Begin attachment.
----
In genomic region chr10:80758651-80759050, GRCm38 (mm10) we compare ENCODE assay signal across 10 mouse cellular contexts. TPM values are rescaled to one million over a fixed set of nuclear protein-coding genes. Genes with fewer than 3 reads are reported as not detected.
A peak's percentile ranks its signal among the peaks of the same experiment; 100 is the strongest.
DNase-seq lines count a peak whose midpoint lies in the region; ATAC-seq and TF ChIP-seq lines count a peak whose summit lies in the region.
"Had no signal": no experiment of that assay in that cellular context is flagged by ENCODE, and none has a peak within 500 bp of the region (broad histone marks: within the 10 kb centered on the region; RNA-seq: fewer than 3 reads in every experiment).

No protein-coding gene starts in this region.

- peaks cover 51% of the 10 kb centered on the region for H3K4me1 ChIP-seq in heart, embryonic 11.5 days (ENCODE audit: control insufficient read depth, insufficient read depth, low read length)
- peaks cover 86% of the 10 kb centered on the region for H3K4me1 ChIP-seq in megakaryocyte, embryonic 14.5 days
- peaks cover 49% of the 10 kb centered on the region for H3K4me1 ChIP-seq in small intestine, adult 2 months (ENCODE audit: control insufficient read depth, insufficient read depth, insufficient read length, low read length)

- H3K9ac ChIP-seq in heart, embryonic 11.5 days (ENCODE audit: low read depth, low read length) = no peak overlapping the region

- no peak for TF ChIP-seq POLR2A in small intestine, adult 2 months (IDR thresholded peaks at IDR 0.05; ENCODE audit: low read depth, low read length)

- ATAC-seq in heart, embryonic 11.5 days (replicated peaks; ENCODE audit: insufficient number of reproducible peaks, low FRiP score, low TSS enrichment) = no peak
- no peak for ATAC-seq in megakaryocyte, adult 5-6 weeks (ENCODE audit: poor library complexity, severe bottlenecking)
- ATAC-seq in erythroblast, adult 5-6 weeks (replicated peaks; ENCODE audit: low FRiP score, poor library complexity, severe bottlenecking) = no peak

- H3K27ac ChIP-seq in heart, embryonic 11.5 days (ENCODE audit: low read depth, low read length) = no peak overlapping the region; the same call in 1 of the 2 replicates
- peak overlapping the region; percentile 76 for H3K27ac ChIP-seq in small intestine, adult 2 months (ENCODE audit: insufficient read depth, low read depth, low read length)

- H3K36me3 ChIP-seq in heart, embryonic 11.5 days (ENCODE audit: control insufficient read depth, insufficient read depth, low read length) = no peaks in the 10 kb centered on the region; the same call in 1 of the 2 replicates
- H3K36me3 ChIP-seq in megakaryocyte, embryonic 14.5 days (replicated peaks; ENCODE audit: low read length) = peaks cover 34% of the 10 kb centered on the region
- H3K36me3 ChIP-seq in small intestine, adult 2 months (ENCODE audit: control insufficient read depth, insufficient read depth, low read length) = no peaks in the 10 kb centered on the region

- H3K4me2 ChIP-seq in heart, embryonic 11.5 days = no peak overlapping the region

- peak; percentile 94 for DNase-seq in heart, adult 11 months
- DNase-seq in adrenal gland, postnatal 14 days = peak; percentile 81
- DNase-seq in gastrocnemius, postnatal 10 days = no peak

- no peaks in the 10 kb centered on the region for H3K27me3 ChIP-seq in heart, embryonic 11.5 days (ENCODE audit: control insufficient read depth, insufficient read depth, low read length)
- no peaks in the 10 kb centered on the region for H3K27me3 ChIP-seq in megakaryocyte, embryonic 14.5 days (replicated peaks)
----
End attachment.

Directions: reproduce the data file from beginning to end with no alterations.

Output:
In genomic region chr10:80758651-80759050, GRCm38 (mm10) we compare ENCODE assay signal across 10 mouse cellular contexts. TPM values are rescaled to one million over a fixed set of nuclear protein-coding genes. Genes with fewer than 3 reads are reported as not detected.
A peak's percentile ranks its signal among the peaks of the same experiment; 100 is the strongest.
DNase-seq lines count a peak whose midpoint lies in the region; ATAC-seq and TF ChIP-seq lines count a peak whose summit lies in the region.
"Had no signal": no experiment of that assay in that cellular context is flagged by ENCODE, and none has a peak within 500 bp of the region (broad histone marks: within the 10 kb centered on the region; RNA-seq: fewer than 3 reads in every experiment).

No protein-coding gene starts in this region.

- peaks cover 51% of the 10 kb centered on the region for H3K4me1 ChIP-seq in heart, embryonic 11.5 days (ENCODE audit: control insufficient read depth, insufficient read depth, low read length)
- peaks cover 86% of the 10 kb centered on the region for H3K4me1 ChIP-seq in megakaryocyte, embryonic 14.5 days
- peaks cover 49% of the 10 kb centered on the region for H3K4me1 ChIP-seq in small intestine, adult 2 months (ENCODE audit: control insufficient read depth, insufficient read depth, insufficient read length, low read length)

- H3K9ac ChIP-seq in heart, embryonic 11.5 days (ENCODE audit: low read depth, low read length) = no peak overlapping the region

- no peak for TF ChIP-seq POLR2A in small intestine, adult 2 months (IDR thresholded peaks at IDR 0.05; ENCODE audit: low read depth, low read length)

- ATAC-seq in heart, embryonic 11.5 days (replicated peaks; ENCODE audit: insufficient number of reproducible peaks, low FRiP score, low TSS enrichment) = no peak
- no peak for ATAC-seq in megakaryocyte, adult 5-6 weeks (ENCODE audit: poor library complexity, severe bottlenecking)
- ATAC-seq in erythroblast, adult 5-6 weeks (replicated peaks; ENCODE audit: low FRiP score, poor library complexity, severe bottlenecking) = no peak

- H3K27ac ChIP-seq in heart, embryonic 11.5 days (ENCODE audit: low read depth, low read length) = no peak overlapping the region; the same call in 1 of the 2 replicates
- peak overlapping the region; percentile 76 for H3K27ac ChIP-seq in small intestine, adult 2 months (ENCODE audit: insufficient read depth, low read depth, low read length)

- H3K36me3 ChIP-seq in heart, embryonic 11.5 days (ENCODE audit: control insufficient read depth, insufficient read depth, low read length) = no peaks in the 10 kb centered on the region; the same call in 1 of the 2 replicates
- H3K36me3 ChIP-seq in megakaryocyte, embryonic 14.5 days (replicated peaks; ENCODE audit: low read length) = peaks cover 34% of the 10 kb centered on the region
- H3K36me3 ChIP-seq in small intestine, adult 2 months (ENCODE audit: control insufficient read depth, insufficient read depth, low read length) = no peaks in the 10 kb centered on the region

- H3K4me2 ChIP-seq in heart, embryonic 11.5 days = no peak overlapping the region

- peak; percentile 94 for DNase-seq in heart, adult 11 months
- DNase-seq in adrenal gland, postnatal 14 days = peak; percentile 81
- DNase-seq in gastrocnemius, postnatal 10 days = no peak

- no peaks in the 10 kb centered on the region for H3K27me3 ChIP-seq in heart, embryonic 11.5 days (ENCODE audit: control insufficient read depth, insufficient read depth, low read length)
- no peaks in the 10 kb centered on the region for H3K27me3 ChIP-seq in megakaryocyte, embryonic 14.5 days (replicated peaks)